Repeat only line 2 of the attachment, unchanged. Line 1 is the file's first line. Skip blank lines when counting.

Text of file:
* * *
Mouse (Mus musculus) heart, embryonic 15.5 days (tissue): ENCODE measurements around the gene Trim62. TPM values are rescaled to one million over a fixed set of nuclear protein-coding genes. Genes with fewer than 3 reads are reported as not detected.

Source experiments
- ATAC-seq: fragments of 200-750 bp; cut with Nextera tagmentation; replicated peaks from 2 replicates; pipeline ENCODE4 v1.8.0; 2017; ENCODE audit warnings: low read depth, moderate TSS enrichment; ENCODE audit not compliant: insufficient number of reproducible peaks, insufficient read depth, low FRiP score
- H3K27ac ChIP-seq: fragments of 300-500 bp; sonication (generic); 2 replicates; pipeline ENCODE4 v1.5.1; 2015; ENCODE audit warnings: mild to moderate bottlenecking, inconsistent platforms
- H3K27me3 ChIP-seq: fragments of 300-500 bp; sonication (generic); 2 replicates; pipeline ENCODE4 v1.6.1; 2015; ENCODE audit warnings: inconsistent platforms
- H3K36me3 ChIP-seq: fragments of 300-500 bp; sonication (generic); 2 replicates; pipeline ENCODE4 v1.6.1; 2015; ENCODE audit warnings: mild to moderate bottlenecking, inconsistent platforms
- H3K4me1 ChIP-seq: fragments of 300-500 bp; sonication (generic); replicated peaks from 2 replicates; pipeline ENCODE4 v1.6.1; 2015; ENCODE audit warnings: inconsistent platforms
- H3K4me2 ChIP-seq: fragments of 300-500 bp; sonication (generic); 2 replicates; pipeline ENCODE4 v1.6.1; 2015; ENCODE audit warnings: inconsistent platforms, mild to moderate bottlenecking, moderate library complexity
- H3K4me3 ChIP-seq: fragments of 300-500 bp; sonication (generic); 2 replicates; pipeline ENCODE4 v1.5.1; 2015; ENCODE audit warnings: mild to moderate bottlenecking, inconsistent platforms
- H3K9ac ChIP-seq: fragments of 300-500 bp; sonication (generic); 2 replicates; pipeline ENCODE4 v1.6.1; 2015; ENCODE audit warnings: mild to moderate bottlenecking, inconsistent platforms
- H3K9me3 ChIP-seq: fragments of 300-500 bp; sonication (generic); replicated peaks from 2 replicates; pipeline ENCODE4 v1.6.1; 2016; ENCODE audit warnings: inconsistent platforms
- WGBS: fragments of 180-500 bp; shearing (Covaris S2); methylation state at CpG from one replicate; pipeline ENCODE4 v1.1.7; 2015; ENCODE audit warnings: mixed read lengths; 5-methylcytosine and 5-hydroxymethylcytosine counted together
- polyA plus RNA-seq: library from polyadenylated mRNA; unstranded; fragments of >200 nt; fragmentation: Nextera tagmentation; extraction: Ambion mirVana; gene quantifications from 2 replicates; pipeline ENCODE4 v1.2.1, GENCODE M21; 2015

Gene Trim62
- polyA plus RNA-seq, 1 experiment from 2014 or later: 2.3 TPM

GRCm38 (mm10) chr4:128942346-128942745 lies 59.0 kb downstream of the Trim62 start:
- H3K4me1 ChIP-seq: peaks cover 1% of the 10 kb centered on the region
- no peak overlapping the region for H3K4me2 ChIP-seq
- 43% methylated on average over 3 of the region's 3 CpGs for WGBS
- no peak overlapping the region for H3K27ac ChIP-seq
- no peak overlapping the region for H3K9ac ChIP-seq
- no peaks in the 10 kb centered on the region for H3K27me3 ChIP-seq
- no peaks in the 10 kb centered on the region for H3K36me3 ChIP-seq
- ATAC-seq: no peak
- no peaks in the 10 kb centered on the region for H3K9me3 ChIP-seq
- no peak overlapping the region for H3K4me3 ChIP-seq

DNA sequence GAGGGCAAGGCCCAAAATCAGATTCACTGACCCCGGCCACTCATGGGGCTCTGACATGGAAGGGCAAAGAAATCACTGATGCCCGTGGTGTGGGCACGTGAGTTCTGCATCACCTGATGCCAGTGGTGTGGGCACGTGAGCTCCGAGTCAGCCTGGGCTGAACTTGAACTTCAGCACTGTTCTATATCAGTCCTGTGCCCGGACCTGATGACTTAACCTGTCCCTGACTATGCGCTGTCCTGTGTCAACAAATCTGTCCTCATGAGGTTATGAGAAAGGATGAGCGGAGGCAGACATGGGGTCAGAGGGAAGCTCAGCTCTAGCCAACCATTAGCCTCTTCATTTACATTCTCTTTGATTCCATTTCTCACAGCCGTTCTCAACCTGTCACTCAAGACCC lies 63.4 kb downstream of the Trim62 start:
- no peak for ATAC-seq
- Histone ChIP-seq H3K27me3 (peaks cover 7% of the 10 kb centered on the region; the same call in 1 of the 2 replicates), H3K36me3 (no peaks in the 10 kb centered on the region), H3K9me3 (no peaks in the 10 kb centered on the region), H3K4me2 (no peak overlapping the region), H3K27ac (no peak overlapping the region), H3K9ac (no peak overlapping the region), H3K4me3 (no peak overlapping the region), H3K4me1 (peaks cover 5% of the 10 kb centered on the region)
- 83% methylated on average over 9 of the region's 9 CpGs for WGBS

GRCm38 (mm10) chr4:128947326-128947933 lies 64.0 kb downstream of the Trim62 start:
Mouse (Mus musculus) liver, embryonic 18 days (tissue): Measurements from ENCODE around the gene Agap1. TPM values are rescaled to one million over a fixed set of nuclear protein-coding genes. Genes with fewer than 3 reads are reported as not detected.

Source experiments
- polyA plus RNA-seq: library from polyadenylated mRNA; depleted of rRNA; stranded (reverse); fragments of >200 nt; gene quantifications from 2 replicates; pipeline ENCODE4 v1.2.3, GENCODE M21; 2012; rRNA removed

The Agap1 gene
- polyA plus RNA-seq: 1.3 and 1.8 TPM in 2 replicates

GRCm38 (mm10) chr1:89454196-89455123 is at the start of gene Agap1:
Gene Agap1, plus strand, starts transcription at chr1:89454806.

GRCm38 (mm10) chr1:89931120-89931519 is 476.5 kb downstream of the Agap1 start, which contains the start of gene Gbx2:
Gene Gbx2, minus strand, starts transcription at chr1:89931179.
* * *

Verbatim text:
Source experiments